The Department of Energy plans to buy capacity on three transmission projects being developed by National Grid, Berkshire Hathaway, Grid United and their partners, a move designed to facilitate project financing, DOE said Monday.
The projects were selected as part of a solicitation issued by DOE for access to the department’s Transmission Facilitation Program, a $2.5 billion revolving fund that was part of the bipartisan infrastructure law. The $1.3 billion in conditional commitments announced Monday marks the first time the program has been used.
Under the program, DOE can serve as an “anchor customer” for a transmission project by buying up to half of a project’s capacity and later selling the contract to recover the department’s costs.
The initial projects selected by DOE are:
- The Twin States Clean Energy Link, a roughly $2 billion, 1,200-MW high-voltage direct current bidirectional line between New Hampshire and Québec planned by National Grid;
- Southline Transmission’s first phase, a 175-mile, 1,000-MW transmission line from Hidalgo County, New Mexico, to Pima County, Arizona, being developed by Grid United, Black Forest Partners and Hunt Transmission Services; and,
- Cross-Tie, a $667 million bidirectional, 1,500-MW, 500-kV transmission line set to run about 214 miles between Utah and Nevada, planned by TransCanyon, a joint venture between Berkshire Hathaway and Pinnacle West Capital subsidiaries.
Construction could start on the Cross-Tie and Southline projects in 2025, putting them on pace to begin operating in 2027, a DOE official said during a media briefing Friday. National Grid could begin building the Twin States project in 2026 and bring it online in 2028, the official said.
The projects will improve grid reliability, help keep the power on during extreme weather, deliver more affordable clean energy and directly benefit rural and underserved communities, DOE Secretary Jennifer Granholm said.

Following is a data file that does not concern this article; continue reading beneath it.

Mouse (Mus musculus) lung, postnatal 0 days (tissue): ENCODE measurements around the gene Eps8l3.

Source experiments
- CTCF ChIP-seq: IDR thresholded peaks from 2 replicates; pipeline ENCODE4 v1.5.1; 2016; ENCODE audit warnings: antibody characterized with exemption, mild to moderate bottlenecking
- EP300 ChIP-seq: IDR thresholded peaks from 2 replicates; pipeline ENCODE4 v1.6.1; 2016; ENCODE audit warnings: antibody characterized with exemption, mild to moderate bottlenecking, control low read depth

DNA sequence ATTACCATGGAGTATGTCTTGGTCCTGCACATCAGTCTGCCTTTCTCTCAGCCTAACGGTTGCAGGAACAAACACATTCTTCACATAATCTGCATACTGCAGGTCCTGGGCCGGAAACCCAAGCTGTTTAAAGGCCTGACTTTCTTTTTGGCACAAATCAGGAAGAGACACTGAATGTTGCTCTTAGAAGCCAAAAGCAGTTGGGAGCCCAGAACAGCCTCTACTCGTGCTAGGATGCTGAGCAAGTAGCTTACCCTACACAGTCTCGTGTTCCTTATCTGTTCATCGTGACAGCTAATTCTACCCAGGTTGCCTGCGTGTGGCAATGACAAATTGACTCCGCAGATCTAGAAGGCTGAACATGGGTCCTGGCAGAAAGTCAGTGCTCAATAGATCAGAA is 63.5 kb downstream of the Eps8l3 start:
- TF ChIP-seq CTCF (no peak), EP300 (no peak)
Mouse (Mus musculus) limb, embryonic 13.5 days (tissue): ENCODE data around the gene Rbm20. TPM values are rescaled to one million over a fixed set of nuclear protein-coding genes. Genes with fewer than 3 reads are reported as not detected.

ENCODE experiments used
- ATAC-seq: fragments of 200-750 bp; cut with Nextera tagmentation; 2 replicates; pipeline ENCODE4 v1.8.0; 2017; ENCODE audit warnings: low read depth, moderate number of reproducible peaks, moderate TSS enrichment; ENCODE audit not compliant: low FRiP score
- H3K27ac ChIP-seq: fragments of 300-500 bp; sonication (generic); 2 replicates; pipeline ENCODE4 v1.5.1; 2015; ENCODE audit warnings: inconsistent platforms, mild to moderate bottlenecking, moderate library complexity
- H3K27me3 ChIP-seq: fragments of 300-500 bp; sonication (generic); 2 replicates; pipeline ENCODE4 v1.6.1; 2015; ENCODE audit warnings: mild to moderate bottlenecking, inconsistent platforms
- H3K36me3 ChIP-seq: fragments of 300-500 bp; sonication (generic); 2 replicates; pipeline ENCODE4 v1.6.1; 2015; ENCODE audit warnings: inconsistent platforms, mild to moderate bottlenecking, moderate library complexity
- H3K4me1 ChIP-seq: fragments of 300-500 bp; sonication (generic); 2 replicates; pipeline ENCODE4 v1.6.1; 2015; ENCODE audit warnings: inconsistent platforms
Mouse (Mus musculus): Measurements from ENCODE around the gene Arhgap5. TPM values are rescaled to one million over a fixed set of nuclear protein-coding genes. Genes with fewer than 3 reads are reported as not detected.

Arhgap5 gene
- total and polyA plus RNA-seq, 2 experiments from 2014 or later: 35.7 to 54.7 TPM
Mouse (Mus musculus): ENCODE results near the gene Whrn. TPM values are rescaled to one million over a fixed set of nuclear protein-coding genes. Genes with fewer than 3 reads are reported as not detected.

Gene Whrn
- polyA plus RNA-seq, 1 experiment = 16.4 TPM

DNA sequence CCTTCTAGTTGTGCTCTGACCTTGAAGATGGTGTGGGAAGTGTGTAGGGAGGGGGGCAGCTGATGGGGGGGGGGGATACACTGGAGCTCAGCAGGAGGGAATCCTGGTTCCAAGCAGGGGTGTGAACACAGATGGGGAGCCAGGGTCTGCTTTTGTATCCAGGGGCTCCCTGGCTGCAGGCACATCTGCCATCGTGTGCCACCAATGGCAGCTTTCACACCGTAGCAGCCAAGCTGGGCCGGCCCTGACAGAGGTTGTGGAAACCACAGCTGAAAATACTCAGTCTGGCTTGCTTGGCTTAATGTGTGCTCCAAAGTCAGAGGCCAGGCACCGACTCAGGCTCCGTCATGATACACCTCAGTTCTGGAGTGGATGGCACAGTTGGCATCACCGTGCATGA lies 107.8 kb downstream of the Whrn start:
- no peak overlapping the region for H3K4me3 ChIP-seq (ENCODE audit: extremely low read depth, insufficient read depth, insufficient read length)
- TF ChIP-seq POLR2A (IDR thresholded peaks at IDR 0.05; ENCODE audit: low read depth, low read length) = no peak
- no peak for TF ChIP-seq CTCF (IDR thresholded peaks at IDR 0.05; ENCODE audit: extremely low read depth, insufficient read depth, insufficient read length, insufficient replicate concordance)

In recent years, U.S. grid development has accelerated, according to Ali Zaidi, President Biden’s national climate advisor. Since Biden became president, ground was broken on 10 major transmission projects totaling 20 GW, the equivalent of 10 Hoover Dams, he said.
The project developers receiving funding via the Transmission Facilitation Program are required to develop community benefit plans, according to Granholm.
National Grid, for example, is partnering with Citizens Energy, a Boston-based non-profit group, to provide $200 million for the 33 New Hampshire and Vermont communities along the Twin States project’s route, including surrounding disadvantaged communities, according to DOE. The project is expected to cut net energy costs for disadvantaged communities by $470 million over the next 12 years, the department said.
National Grid also agreed to partner with local clean energy organizations in New Hampshire and economic development agencies in Vermont to support energy efficiency, electrification, low-cost financing and distributed generation projects, DOE said.
The Twin States project follows Eversource Energy’s failed Northern Pass transmission project, which would have delivered hydro power from Canada to New England, but faced significant opposition and was rejected in early 2018 by a New Hampshire siting board.
National Grid’s project stood out to DOE because the utility company engaged closely with affected communities, including by agreeing to put some of the line underground, according to the administration official.
The approach of using existing rights of way and “creative” rights of way that are less disruptive is finding success across the country, Zaidi said, pointing to projects such as Champlain Hudson and the Grain Belt Express.
“I think that will be an area of lower friction,” Zaidi said. “One of the things we're seeing with developers … is finding low-conflict [transmission] paths that connect low cost energy to consumers who are excited to see that translate into lower bills.”
DOE said it expects to release a second round of Transmission Facilitation Program funding in the first half of 2024 through a request for proposals that may include a combination of public-private partnerships, loans and capacity contracts, totaling $1 billion.